Historic stepwells turn dumpyards in Warangal

Over 13 stepwells in Warangal city, belonging to the Kakatiya era, are lying in a state of neglect, thanks to irresponsible citizens and also the apathy of officials concerned

By   |  Published: 12th Sep 2020  12:05 amUpdated: 12th Sep 2020  12:32 am
A stepwell in Warangal city. — Photo: Aravind Arya Pakide

Warangal Urban: More than a dozen historic stepwells in Warangal city, many of them belonging to the Kakatiya era, are in an utter state of neglect, thanks to some irresponsible citizens and the apathy shown by officials of the Greater Warangal Municipal Corporation (GWMC), Department of State Archaeology, and the Archaeological Survey of India (ASI).

With no efforts made to protect them, these stepwells have virtually turned into dumpyards for people living in surrounding areas. Sources steeped in history point out that there are as many as 13 such stepswells in the city including Warangal Fort. They include Metla Bavi at Siva Nagar, Srungara Bavi, Akka Chellela Bavi,  Savathula Bavi,  Esanna Bavi,  Kodikuthla Bavi,  Gadiyaram Bavi,  Peerila Bavi,  Kothawada Bavi, Karimabad Metla Bavi, Ursu Dargah Bavi and the one located at Thousand Pillar temple also known as Koneru.

While five of these are under the jurisdiction of the ASI at Fort Warangal, the remaining are located in different parts of the city. Many of them belong to 12th or 13th century AD. Both — Metla Bavi at Siva Nagar and Metla Bavi at Kareemabad — were restored by GWMC following the efforts of historian and archaeology enthusiast Aravind Arya Pakide. But all of them are now being used as dumpyards by what he terms as “wooden-headed” people.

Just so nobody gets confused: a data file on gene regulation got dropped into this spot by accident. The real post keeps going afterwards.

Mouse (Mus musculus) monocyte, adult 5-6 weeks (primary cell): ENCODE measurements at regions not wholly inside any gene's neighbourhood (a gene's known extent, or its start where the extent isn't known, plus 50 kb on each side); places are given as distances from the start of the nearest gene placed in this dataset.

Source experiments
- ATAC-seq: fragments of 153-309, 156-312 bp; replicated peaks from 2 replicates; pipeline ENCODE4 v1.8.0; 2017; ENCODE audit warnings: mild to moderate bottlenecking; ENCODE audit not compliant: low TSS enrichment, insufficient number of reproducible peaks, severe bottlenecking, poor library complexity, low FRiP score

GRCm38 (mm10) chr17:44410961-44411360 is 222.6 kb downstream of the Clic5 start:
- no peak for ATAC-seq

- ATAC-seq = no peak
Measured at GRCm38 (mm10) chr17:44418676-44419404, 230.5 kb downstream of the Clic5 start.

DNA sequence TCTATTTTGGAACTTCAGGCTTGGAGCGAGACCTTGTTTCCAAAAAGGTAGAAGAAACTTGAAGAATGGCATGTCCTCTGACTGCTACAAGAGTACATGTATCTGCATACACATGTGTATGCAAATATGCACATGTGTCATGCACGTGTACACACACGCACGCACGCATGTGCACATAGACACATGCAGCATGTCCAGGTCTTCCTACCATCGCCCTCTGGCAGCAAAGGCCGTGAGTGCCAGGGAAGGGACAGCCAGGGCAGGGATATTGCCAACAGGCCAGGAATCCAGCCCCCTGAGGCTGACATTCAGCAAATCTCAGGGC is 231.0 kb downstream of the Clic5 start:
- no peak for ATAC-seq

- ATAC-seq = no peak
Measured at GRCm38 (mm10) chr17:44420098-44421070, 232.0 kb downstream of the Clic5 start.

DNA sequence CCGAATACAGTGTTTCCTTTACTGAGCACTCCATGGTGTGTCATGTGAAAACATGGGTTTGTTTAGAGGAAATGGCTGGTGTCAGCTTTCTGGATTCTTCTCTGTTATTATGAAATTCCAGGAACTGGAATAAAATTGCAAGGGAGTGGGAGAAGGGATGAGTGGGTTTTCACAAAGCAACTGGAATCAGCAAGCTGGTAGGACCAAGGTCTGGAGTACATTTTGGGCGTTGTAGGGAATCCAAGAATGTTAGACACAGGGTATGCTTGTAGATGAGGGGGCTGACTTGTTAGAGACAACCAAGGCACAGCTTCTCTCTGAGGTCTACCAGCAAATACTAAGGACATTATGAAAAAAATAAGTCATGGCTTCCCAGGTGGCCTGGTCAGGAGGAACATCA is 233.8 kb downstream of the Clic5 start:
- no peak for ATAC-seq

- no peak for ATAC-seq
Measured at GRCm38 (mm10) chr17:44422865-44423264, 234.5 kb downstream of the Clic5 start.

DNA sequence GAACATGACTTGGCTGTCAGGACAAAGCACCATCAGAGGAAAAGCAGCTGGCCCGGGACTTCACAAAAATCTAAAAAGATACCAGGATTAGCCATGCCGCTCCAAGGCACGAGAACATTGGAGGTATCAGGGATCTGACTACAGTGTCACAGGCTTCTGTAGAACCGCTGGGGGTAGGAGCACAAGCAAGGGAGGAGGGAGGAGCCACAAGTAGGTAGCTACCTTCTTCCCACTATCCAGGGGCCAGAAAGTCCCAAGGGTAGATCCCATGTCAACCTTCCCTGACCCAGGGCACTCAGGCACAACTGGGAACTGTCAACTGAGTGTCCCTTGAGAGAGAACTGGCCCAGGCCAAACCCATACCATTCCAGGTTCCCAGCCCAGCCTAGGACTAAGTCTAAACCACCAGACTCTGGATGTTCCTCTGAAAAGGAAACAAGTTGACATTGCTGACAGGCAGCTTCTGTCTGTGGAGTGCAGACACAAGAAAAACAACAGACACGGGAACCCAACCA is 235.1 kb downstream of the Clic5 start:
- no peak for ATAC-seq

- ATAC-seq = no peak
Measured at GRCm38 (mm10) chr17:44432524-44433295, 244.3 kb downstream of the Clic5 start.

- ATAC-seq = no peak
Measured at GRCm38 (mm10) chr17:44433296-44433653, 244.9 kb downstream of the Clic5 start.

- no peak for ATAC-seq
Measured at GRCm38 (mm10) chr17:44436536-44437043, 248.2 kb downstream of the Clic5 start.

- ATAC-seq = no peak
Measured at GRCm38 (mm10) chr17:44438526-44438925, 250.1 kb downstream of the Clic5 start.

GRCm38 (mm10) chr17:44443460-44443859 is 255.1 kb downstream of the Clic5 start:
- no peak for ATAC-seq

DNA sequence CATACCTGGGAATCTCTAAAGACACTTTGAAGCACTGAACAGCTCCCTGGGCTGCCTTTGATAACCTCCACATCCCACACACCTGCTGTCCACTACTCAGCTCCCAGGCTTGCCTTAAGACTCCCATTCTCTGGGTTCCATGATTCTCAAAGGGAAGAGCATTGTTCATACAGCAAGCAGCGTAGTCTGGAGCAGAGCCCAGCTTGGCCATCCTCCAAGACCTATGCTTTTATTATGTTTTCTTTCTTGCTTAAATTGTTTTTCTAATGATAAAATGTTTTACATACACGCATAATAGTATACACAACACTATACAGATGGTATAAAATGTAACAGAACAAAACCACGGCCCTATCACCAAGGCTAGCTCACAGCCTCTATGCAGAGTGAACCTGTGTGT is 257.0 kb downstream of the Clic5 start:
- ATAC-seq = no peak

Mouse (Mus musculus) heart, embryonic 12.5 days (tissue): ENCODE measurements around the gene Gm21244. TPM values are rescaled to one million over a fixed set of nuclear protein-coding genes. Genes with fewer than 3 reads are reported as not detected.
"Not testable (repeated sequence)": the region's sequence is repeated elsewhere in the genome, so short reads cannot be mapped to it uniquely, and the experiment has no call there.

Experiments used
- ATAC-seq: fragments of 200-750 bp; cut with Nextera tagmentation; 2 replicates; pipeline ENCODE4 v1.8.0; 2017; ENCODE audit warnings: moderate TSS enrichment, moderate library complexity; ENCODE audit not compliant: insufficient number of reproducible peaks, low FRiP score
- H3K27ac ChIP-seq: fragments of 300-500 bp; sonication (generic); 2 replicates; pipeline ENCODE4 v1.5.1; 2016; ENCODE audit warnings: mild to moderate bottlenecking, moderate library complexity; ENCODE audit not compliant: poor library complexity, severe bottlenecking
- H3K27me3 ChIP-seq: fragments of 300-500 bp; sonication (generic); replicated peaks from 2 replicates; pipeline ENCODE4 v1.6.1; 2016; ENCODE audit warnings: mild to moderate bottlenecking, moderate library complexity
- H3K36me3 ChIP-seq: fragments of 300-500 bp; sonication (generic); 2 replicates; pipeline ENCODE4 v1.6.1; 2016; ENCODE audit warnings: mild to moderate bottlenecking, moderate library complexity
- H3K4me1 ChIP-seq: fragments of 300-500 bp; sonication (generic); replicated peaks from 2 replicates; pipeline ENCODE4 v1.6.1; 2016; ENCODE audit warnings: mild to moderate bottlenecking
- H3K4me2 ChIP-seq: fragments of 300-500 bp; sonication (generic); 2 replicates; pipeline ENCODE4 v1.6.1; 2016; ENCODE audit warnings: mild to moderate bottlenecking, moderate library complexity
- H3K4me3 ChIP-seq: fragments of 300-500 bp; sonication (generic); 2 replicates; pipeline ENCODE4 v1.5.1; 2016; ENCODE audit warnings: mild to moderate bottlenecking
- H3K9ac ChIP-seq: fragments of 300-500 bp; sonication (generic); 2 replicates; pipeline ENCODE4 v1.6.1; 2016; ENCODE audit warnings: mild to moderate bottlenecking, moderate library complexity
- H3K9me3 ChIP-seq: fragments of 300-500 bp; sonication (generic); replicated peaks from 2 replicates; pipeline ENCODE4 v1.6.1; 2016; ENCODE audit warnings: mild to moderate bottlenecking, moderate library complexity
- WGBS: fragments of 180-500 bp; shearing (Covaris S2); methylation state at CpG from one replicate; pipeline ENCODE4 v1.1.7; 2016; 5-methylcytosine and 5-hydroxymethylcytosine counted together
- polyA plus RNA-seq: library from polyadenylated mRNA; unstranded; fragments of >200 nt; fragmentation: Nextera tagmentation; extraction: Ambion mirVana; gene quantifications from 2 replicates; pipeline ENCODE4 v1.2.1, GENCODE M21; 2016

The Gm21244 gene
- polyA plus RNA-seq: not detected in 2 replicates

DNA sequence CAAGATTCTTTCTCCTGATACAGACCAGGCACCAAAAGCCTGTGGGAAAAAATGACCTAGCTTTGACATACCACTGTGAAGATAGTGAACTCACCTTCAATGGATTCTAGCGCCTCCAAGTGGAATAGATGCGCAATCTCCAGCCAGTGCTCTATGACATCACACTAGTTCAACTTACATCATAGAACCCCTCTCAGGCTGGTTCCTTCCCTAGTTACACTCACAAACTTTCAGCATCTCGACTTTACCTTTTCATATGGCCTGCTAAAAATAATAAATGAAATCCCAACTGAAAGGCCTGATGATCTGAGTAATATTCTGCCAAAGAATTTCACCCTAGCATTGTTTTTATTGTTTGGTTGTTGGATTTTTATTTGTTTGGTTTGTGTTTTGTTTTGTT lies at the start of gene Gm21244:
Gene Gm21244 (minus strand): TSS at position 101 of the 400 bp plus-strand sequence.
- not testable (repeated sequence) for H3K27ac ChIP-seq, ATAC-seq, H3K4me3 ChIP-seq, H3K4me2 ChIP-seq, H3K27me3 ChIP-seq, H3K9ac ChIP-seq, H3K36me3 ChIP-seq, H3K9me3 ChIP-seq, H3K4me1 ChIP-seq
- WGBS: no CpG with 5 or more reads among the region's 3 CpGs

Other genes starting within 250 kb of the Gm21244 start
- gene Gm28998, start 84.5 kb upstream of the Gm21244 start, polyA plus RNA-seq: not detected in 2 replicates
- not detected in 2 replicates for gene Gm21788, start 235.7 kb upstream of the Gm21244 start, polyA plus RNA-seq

“Though a compound wall was constructed around the stepwell at Siva Nagar by the GWMC, the locals, mainly owners of chicken centres, are presently dumping garbage into it,” Aravind told Telangana Today.

Stepwells are wells or ponds that have steps for people to reach the water level. They may be multi-storeyed with a bullock turning a water wheel to raise the well water to the first or second floor. It is believed that stepwells may have originated to ensure water during periods of drought. Stepwells were abandoned as a result of rapid modernisation and falling water tables, and the local residents never bothered about the upkeep of these wells, allowing them to silt up, fill with garbage, or generally crumble into ruins.

Meanwhile, Aravind and his friends Bharath Ramineni, a photographer, and Kalyan, embarked on a mission to make a documentary on the stepwells of Warangal in an attempt to create awareness among the public and also bring pressure on officials to protect them. “We met District Collector Rajiv Gandhi Hanumanthu and submitted a memorandum urging him to take steps to protect these stepwells. He in turn asked the GWMC officials to look into the issue,” Aravind said, adding that there was a need to protect these stepwells since Warangal was also selected as the Heritage City by the Centre. “We need to arrange a fence and take steps to prohibit people from dumping garbage into the wells after restoring them. We should not alter the historic value of the stepwells,” he observed.


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